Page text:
This is the second article in the Lotto Lies series. This article is about a single word; the word Random. The word ‘Random’ is so misunderstood and misused, that I consider its meaning to be a Lottery Secret. So, read on and all will be revealed.
Lotto Lie #2- The lottery is arandomgame of chance.
What does this sentence mean? Let’s break it down. The words ‘game of chance’ refers to the fact that probabilities are involved. People all over the world play games of chance every day. Professional gamblers do too, and are quite good at it. Professional gamblers are successful because they thoroughly understand the game and they are experts at applying the laws of probability.
There are some who believe that the phrase ‘game of chance’ is simple code for ‘you’re going to lose’. But, Professional Gamblers know that it means ‘Opportunity’. This is true for all games of chance, including the lottery. Yes, you can improve your chances of winning the lottery.
The definition of the word random is, “a process of selection in which each item of a set has an equal probability of being chosen.” If it were actually possible to implement this definition in the real world then:
Let’s Flip a Coin
Case in point: A coin is flipped 100 times. The results are 65 Heads and 35 Tails; an obvious trend here. So, the mathematician says, “You have to run more trials. And, eventually the results will be equal.” So, the coin is flipped 10,000 times and, lo and behold; 5008 Heads and 4992 Tails. For all intents and purposes, the occurrences of Heads and Tails are equal and the mathematician happily sends us on our way knowing that he has proven the game is random.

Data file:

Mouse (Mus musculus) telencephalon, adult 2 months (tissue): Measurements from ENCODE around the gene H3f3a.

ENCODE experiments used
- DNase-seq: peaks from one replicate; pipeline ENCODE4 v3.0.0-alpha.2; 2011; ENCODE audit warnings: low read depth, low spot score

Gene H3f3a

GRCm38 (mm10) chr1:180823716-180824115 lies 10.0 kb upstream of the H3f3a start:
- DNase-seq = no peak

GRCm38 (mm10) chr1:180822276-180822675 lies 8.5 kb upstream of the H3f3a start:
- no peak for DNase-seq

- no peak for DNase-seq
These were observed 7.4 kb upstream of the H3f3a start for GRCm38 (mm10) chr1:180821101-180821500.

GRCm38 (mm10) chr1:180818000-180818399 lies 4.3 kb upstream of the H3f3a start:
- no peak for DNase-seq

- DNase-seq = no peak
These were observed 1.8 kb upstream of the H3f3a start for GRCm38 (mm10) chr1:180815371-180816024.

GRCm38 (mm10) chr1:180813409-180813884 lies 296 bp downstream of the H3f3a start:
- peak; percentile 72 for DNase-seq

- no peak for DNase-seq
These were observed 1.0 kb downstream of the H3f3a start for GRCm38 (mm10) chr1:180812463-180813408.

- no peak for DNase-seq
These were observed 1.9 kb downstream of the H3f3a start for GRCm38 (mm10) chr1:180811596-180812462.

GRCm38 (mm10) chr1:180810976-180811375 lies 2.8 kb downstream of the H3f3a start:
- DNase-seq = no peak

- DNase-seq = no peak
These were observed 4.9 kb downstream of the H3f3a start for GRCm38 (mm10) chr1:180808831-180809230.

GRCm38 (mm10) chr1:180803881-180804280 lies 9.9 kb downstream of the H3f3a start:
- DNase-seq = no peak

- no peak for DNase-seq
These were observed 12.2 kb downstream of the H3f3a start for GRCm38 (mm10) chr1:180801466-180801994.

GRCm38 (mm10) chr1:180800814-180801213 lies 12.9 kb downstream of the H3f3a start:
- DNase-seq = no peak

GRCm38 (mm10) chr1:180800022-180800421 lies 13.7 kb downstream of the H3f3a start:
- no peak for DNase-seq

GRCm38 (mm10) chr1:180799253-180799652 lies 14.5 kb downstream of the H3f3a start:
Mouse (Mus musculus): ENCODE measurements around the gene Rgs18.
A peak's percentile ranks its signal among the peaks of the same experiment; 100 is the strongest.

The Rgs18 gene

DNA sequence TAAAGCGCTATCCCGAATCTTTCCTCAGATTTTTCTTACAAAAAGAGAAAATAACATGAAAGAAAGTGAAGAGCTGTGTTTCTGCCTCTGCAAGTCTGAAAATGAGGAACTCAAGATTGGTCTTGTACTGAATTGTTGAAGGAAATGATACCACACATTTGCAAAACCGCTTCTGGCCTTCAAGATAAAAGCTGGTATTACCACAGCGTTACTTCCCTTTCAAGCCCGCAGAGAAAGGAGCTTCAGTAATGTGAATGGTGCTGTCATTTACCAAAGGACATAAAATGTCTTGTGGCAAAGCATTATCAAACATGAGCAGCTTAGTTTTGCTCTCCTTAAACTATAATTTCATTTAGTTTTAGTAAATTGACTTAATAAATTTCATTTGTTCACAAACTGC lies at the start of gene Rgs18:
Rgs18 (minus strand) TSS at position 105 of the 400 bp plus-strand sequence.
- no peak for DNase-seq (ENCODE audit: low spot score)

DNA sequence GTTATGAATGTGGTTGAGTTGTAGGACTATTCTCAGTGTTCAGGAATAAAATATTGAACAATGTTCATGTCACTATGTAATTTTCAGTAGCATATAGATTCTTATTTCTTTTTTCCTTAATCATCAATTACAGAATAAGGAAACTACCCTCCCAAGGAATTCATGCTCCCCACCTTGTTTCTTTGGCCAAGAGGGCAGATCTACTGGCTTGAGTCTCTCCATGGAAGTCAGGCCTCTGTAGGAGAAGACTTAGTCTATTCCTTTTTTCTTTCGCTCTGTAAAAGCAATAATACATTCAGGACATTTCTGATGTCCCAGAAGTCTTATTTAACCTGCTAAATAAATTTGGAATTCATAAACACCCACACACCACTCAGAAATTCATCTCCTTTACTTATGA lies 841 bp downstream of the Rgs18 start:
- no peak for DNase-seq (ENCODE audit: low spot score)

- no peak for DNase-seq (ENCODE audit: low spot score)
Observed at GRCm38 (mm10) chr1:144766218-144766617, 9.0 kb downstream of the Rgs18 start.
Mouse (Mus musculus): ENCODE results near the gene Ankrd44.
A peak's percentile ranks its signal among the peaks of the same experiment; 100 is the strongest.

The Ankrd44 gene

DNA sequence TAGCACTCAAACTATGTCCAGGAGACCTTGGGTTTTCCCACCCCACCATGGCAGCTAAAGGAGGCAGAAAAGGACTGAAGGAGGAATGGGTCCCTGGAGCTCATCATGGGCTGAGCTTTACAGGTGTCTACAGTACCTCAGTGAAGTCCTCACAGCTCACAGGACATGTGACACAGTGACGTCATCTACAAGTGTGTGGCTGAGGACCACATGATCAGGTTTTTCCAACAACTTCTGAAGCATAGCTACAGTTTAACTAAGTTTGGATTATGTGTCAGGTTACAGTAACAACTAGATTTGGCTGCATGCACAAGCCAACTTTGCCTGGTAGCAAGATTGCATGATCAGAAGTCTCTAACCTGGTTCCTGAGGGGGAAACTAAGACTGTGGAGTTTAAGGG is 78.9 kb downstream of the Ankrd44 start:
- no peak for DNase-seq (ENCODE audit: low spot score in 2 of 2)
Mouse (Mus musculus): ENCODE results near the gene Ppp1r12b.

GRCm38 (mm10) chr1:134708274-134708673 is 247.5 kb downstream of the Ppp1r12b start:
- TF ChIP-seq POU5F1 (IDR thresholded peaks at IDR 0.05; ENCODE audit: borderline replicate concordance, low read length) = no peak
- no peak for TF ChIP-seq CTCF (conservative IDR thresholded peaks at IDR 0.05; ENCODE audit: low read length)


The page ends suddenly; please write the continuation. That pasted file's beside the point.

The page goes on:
But it wasn’t very random after 100 trials. It was somewhat more random after 1,000 trials. It looks pretty random after 10,000 trials. You see, random is not an absolute; its applicability changes based upon situation and circumstance. There are conditions, circumstances, and factors that change the probabilities.
The mathematician who wrote the book “factor ofLuck” changed the meaning of random to an assortment of probabilities. He removed the randomness because he had programmed the computer to produce a random selection of numbers. The computer had been programmed to select numbers from a variety of dials that had been spun in a factory. Now, the computer was programmed to select numbers at random.
Knowing that a computer program could not be programmed to select numbers from just 17 numbers, or to predict the outcome of Roulette, Baseball or Horse Racing, the mathematician had to come up with a way to make the computer program predict anything. He did just that. He programmed the computer to predict the outcome of the coin toss example above.
By the way, the engineer who developed the computer program for predicting the outcome of coin tosses later admitted that the prediction of coin tosses was not random. He had programmed the computer to select numbers that were more likely to show up on a coin toss. The numbers that were “QQdewa” had more statistical predictability than numbers that were “cold”, or more likely to come up on the next toss.
You can find similar stories with computer programs that beat the lotto every day. The predictability of the numbers is usually not random at all. And, the programmer has hidden the algorithms and formulas that allow the computer to select numbers that are more likely to appear.